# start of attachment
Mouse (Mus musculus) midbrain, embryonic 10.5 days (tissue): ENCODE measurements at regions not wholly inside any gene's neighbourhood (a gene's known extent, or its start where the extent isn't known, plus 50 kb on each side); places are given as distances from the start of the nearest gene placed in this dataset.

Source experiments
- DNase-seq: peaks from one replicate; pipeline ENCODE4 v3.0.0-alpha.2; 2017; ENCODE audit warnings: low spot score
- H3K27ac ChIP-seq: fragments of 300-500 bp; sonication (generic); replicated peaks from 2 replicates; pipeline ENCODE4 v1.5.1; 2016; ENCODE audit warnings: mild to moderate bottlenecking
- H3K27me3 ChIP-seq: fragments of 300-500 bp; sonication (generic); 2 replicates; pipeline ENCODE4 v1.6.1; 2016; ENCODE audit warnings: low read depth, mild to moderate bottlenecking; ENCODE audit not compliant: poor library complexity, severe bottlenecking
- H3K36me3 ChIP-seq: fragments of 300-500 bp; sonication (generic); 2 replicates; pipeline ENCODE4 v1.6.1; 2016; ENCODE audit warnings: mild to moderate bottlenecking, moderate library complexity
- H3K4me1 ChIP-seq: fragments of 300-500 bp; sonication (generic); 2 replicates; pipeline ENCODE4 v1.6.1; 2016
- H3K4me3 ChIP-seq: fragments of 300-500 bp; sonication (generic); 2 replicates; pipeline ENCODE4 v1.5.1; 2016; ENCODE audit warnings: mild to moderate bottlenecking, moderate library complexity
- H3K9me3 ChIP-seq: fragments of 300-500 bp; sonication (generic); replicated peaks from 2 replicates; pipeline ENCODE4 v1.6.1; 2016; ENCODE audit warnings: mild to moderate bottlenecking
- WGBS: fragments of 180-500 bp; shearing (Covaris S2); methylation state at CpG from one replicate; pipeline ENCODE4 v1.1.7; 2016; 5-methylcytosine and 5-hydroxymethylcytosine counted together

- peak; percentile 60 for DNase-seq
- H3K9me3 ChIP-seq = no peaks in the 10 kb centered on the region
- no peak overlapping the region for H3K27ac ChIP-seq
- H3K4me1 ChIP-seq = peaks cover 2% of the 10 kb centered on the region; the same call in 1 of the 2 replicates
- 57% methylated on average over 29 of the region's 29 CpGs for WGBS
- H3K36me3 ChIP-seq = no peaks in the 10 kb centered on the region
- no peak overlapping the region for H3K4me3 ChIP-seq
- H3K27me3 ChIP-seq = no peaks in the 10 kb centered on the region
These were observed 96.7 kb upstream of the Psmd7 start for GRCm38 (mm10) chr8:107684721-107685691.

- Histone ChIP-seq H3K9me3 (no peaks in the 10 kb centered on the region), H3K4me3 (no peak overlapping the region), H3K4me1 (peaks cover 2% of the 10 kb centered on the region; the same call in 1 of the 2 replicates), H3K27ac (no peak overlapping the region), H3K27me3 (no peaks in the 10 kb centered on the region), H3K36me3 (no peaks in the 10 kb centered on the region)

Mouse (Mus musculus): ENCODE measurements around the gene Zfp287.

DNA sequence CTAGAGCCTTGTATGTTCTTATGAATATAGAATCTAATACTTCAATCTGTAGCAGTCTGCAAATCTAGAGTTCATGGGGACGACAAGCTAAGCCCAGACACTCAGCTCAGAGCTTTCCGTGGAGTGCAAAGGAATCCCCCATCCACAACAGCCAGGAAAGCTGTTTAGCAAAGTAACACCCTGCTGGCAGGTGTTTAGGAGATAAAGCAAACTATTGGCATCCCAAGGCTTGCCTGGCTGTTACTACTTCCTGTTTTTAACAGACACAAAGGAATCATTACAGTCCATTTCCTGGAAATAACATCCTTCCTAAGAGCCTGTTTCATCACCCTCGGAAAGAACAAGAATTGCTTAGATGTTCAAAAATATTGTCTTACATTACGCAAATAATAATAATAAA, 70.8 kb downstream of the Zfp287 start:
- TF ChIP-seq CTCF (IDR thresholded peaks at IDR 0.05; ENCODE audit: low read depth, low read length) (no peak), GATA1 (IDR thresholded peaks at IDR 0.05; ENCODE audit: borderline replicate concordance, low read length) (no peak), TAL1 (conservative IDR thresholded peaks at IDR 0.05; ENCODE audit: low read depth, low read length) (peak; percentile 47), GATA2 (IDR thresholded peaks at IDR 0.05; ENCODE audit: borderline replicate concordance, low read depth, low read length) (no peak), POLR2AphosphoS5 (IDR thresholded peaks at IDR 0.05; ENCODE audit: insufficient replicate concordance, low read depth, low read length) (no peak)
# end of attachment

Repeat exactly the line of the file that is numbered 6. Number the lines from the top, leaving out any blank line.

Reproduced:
- H3K36me3 ChIP-seq: fragments of 300-500 bp; sonication (generic); 2 replicates; pipeline ENCODE4 v1.6.1; 2016; ENCODE audit warnings: mild to moderate bottlenecking, moderate library complexity